La Liga has just announced a deal to play some league fixtures in the US. A deal with Relevent means that fans from the states could soon see the likes of Messi and Bale in competitive matches.


There has been a long running debate in the Premier League about the possibility of playing fixtures overseas. Is the time now right to make the leap?






The major argument against comes from match attending fans of Premier League clubs. They already feel taken advantage of. Prices of match day tickets have gone through the roof since the Premier League came into being.


Would fans see it as another cost or possibly an exciting chance to see their team in a new environment? Fan groups seem set against the fixture change, so any clubs voting for it could see a backlash.


Home advantage


The advantage of playing at home in the Premier League cannot be overstated. Whatever the reasons, it can be a huge advantage for some clubs. 3 points can be the difference between relegation and staying up or sometimes even a title. Would teams want to give up home advantage for a match?


Take Arsenal’s record last season. 15 wins at home in the league, only 4 away. Or for a club like Brighton it could have much greater implications. 7 wins at home, with only 2 coming away, shows how important their home form will be to their survival chances. Would either of these clubs potentially give up a home game?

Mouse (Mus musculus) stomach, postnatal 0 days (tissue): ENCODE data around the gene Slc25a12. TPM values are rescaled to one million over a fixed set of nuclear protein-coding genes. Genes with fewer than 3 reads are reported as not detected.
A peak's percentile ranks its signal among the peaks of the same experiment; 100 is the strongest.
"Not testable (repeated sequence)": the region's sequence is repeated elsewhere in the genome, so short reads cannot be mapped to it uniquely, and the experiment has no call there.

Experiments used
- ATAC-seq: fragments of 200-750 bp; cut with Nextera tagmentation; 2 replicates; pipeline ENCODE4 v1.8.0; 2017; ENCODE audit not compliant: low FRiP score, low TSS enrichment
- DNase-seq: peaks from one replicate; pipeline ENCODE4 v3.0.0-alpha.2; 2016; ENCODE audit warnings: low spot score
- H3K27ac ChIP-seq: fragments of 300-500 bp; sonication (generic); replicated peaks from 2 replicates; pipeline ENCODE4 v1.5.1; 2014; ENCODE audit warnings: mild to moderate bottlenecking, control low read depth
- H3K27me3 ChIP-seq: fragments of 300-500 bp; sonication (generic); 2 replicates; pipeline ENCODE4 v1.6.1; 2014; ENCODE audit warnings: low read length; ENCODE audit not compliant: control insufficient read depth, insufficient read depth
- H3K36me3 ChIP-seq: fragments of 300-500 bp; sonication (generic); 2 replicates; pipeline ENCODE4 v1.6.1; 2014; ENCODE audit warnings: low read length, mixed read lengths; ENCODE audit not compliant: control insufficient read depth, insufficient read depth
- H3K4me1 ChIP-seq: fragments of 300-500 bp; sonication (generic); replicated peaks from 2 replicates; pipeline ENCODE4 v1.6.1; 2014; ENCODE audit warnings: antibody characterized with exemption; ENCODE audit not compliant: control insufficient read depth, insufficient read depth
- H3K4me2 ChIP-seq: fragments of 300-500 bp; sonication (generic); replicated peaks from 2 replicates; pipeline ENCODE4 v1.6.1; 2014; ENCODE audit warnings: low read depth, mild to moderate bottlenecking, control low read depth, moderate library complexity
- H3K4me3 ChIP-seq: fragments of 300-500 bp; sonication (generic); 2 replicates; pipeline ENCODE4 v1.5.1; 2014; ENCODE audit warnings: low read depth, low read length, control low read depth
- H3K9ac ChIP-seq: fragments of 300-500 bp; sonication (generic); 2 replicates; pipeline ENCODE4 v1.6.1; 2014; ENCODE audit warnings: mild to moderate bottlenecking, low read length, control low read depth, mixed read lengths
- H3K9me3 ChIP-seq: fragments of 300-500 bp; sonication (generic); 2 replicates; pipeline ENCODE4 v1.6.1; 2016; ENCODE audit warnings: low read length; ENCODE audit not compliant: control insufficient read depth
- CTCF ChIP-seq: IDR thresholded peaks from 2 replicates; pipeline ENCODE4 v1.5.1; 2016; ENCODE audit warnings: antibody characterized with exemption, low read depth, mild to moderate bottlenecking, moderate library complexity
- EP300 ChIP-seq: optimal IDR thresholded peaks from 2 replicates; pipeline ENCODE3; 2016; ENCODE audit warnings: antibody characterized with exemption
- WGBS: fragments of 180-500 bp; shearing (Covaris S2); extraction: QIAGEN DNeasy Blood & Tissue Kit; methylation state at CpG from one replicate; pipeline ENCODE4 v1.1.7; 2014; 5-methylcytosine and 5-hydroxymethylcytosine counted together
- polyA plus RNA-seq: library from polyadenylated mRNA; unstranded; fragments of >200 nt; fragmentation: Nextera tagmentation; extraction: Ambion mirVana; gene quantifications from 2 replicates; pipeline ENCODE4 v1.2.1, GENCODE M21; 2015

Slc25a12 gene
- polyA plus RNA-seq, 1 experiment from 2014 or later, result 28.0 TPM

However, fans must accept that the Premier League is now a global product. Some data suggests that Manchester United alone have over 500 million fans Worldwide.


While they may not come from the same area as the club they follow, there is no doubt they can be as passionate. It could be a once in a lifetime opportunity to see their heroes in the flesh in a competitive game.






When we get right down to it, this is what it is all about. Games overseas could mean an increase in the global audience for the Premier League. A greater global audience means larger TV deals. The last bidding round for Premier League TV rights included packages to attract the likes of Netflix, Amazon and Facebook.


Perhaps these companies are waiting to see if ‘soccer’ can make further inroads into the American market. Will clubs feel the only way to achieve this is though competitive games on those shores?




Fans have been taken advantage of and they may feel that an overseas game is a step too far. However, like it or not, in the modern World of the Premier League money talks. There is a feeling that it is ‘when’ and not ‘if’ there is an overseas fixture as the Premier League searches out new ways to make even more money.

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